As I’ve thought more about how non-profits (and businesses in general) think of facebook, it’s struck me how many believe it’s the silver bullet that will bring in massive donation amounts or revolutionize their firm’s marketing. This just isn’t going to work. Success stories definitely flame the fire – where an agency is able to raise thousands of dollars through a tight campaign – but this is uncommon and usually has other factors. These factors should be studied and emulated. However, most people on facebook are primarily there for personal use, and this should affect how non profits use it.
I was speaking with a business consultant friend today who told me how he explains fb for his clients (who are not usually fb’s regular users): Facebook should be used in the same way that you build rapport if you were sitting in a client’s office. You ask about the kids framed on the desk, chat about the game coming up this weekend. These things make you seem human and personable. Since fb is inherently your audience’s personal space, you should use it to show that you too have a personality beyond work and your cause. If you don’t want any friends, then just post informational articles and promotional blurbs. Most people will breeze right past them. Instead, blend in pictures of your office having fun accomplish your mission. Be honest about how you feel about your day.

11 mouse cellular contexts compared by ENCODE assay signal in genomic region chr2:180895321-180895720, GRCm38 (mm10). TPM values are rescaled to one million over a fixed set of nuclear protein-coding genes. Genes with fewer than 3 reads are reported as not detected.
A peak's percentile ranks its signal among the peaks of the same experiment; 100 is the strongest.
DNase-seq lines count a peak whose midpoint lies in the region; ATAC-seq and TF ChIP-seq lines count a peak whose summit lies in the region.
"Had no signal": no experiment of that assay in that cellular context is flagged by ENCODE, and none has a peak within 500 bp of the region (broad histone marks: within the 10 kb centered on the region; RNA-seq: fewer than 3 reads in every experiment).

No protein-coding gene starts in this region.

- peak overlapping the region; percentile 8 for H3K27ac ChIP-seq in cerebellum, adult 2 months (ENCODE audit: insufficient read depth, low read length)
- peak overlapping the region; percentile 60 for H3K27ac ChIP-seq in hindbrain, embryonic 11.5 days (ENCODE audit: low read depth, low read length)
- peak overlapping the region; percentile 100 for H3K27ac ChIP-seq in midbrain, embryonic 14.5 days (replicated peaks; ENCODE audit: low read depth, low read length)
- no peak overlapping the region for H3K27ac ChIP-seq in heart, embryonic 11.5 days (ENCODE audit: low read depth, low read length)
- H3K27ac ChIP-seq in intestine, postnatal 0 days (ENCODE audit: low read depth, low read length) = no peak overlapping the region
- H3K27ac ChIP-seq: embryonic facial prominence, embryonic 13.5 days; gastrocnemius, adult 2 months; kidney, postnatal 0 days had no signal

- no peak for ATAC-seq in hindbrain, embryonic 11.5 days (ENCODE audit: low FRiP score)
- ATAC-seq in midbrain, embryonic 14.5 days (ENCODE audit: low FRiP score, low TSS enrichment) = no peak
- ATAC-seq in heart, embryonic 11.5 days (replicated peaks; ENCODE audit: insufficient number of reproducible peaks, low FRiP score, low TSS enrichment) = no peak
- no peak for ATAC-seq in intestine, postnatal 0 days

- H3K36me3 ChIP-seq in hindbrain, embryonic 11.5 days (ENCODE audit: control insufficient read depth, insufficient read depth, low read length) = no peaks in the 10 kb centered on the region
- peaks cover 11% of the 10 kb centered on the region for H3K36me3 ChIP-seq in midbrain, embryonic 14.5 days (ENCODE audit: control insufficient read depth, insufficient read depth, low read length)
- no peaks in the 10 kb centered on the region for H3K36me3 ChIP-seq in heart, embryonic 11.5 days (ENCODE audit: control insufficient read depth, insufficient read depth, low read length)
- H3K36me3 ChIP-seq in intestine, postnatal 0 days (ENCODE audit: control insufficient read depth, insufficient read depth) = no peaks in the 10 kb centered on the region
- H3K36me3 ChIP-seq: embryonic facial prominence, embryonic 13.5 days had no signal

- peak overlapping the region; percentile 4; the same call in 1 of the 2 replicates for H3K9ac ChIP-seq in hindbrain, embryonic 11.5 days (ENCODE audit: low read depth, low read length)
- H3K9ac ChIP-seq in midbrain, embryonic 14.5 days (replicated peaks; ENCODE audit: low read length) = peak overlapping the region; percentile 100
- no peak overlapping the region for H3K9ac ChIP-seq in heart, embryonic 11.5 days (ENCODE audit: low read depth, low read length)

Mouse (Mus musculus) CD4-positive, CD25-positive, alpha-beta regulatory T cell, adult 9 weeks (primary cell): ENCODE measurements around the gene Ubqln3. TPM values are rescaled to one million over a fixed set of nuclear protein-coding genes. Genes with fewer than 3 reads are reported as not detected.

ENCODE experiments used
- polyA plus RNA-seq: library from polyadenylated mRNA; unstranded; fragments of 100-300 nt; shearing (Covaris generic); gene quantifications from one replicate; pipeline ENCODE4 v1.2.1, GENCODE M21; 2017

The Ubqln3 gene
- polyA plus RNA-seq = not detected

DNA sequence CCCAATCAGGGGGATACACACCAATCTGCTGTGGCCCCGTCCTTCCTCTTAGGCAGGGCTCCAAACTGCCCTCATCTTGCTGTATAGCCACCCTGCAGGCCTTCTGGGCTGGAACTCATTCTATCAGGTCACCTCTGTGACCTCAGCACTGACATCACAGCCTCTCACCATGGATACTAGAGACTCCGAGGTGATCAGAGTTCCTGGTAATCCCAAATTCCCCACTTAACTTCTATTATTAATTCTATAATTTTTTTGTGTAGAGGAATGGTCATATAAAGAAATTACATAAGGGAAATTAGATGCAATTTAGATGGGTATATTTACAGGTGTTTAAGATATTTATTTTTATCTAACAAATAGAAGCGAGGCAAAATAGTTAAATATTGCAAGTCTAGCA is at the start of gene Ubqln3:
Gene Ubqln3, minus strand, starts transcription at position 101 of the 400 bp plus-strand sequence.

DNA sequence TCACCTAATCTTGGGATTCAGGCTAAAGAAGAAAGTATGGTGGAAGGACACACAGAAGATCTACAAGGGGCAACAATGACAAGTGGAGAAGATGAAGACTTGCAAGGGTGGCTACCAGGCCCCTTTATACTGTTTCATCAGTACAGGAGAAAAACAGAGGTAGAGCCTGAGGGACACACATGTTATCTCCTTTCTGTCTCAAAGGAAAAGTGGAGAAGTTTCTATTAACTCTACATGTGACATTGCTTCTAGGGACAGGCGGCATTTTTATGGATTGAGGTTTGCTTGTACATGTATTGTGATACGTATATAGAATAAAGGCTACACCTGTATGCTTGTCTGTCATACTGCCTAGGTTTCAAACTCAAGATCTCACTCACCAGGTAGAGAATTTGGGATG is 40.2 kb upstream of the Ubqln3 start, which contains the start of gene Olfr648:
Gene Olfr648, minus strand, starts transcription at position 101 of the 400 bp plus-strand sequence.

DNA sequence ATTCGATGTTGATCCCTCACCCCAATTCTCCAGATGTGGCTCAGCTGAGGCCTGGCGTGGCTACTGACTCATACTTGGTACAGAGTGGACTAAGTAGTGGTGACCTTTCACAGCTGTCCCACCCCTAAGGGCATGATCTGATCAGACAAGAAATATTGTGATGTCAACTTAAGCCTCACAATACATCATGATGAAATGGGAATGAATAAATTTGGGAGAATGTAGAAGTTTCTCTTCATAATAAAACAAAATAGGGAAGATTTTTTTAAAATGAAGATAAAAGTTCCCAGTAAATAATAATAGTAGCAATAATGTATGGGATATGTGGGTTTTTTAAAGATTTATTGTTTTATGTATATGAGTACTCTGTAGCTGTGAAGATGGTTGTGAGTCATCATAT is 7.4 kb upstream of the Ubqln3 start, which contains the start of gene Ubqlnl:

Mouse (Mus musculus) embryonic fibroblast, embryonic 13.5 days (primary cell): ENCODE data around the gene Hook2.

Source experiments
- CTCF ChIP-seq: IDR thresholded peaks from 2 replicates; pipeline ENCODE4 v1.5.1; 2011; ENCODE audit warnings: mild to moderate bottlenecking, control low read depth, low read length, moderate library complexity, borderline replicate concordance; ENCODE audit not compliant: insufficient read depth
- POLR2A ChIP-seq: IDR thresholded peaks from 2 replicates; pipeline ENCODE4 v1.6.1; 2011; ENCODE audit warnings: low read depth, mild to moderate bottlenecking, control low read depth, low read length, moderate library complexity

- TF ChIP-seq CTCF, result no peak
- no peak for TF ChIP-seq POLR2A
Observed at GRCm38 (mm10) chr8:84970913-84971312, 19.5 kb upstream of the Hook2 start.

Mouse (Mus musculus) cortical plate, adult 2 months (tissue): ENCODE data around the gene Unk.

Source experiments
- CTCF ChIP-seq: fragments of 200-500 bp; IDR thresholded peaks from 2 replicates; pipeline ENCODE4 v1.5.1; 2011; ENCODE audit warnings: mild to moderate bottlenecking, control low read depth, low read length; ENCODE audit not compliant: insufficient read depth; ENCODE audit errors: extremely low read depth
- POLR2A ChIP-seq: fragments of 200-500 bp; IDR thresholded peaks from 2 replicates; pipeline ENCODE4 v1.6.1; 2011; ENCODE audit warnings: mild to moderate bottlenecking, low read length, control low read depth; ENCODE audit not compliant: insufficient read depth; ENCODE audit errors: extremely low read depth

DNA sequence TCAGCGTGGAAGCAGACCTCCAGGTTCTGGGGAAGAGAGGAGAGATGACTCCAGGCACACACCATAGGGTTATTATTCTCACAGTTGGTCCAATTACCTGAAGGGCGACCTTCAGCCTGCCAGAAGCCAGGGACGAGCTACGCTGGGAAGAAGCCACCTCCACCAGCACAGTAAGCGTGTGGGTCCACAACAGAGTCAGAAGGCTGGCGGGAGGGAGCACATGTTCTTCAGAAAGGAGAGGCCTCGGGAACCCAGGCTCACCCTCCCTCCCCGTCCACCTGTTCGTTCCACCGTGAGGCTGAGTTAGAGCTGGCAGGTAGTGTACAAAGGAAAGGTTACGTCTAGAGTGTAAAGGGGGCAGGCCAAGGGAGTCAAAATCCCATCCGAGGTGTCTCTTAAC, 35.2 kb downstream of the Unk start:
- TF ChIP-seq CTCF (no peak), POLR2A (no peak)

By showing your network of friends your personal side, you’ll still be keeping your mission in front of them but they’ll be paying attention.